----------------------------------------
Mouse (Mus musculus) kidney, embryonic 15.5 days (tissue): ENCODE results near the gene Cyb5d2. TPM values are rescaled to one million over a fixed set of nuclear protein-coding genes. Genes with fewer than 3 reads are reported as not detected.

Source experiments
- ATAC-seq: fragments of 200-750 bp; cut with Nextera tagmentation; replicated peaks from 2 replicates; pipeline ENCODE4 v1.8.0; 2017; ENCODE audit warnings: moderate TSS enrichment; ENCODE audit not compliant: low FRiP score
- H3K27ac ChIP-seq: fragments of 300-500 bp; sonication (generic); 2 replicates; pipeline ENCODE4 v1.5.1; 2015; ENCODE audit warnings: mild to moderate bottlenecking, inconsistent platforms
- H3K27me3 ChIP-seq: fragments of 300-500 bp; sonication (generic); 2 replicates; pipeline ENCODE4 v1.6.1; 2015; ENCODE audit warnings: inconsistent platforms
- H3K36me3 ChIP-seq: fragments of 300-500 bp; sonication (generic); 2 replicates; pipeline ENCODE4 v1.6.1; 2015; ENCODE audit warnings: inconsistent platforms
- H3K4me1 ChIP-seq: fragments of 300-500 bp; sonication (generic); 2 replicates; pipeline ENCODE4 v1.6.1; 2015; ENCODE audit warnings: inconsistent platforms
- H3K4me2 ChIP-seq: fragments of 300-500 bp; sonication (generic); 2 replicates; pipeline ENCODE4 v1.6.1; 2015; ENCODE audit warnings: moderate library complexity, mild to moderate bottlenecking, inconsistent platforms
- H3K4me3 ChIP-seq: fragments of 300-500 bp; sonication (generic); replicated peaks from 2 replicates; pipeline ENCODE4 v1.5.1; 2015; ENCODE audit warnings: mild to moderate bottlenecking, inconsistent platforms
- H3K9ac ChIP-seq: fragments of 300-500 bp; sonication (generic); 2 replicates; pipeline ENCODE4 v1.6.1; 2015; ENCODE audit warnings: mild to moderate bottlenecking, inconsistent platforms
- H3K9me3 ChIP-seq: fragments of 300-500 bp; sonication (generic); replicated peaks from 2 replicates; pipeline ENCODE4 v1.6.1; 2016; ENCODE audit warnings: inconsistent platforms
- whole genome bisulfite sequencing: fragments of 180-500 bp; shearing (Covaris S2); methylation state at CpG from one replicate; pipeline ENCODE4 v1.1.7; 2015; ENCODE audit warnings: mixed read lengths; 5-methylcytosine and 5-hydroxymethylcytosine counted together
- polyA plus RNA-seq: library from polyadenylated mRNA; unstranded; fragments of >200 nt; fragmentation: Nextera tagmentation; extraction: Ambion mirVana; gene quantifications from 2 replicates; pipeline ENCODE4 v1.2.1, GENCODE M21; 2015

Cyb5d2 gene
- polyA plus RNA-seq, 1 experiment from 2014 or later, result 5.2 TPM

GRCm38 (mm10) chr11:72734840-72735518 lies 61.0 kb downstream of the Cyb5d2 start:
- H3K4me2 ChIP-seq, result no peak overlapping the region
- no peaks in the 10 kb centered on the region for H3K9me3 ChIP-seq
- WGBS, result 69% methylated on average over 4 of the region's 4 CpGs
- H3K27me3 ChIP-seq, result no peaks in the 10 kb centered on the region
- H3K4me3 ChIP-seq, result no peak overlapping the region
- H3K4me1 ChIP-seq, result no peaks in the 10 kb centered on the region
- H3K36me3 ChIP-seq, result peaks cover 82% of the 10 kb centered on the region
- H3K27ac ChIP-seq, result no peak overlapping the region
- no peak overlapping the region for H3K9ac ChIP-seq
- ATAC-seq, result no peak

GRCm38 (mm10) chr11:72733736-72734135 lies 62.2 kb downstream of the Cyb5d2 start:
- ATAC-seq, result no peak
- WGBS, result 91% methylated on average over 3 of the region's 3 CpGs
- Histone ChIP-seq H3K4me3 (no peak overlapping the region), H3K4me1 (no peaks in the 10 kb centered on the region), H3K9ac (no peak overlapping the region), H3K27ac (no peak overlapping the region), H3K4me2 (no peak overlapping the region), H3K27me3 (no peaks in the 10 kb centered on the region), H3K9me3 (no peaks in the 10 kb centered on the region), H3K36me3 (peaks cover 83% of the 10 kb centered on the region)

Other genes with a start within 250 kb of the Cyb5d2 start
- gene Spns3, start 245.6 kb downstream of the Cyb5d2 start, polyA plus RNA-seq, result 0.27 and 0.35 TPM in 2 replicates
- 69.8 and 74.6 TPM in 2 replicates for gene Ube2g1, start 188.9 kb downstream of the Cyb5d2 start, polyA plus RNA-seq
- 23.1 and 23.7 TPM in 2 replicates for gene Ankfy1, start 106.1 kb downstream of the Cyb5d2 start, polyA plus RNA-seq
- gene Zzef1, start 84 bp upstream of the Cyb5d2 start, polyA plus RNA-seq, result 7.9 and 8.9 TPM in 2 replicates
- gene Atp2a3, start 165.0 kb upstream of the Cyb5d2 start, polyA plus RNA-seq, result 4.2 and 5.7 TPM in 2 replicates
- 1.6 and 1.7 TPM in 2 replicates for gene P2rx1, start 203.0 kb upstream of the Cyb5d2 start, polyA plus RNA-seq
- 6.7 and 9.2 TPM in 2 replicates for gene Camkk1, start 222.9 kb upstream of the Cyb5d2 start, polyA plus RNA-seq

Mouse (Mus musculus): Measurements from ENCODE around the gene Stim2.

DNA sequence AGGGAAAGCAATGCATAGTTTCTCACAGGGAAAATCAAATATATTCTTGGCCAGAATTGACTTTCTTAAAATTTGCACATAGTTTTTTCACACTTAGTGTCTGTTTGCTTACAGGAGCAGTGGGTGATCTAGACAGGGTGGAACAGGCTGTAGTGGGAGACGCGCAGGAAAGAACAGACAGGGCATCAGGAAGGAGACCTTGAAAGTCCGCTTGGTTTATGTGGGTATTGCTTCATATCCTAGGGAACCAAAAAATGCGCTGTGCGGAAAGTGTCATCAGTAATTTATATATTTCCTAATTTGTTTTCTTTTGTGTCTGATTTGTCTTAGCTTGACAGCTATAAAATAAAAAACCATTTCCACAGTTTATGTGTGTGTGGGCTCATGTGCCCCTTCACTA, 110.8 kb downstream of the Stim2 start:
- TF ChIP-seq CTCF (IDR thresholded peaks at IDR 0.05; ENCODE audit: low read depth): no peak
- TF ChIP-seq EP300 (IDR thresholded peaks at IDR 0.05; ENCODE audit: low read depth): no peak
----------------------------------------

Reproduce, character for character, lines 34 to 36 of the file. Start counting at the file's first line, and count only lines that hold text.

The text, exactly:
- 23.1 and 23.7 TPM in 2 replicates for gene Ankfy1, start 106.1 kb downstream of the Cyb5d2 start, polyA plus RNA-seq
- gene Zzef1, start 84 bp upstream of the Cyb5d2 start, polyA plus RNA-seq, result 7.9 and 8.9 TPM in 2 replicates
- gene Atp2a3, start 165.0 kb upstream of the Cyb5d2 start, polyA plus RNA-seq, result 4.2 and 5.7 TPM in 2 replicates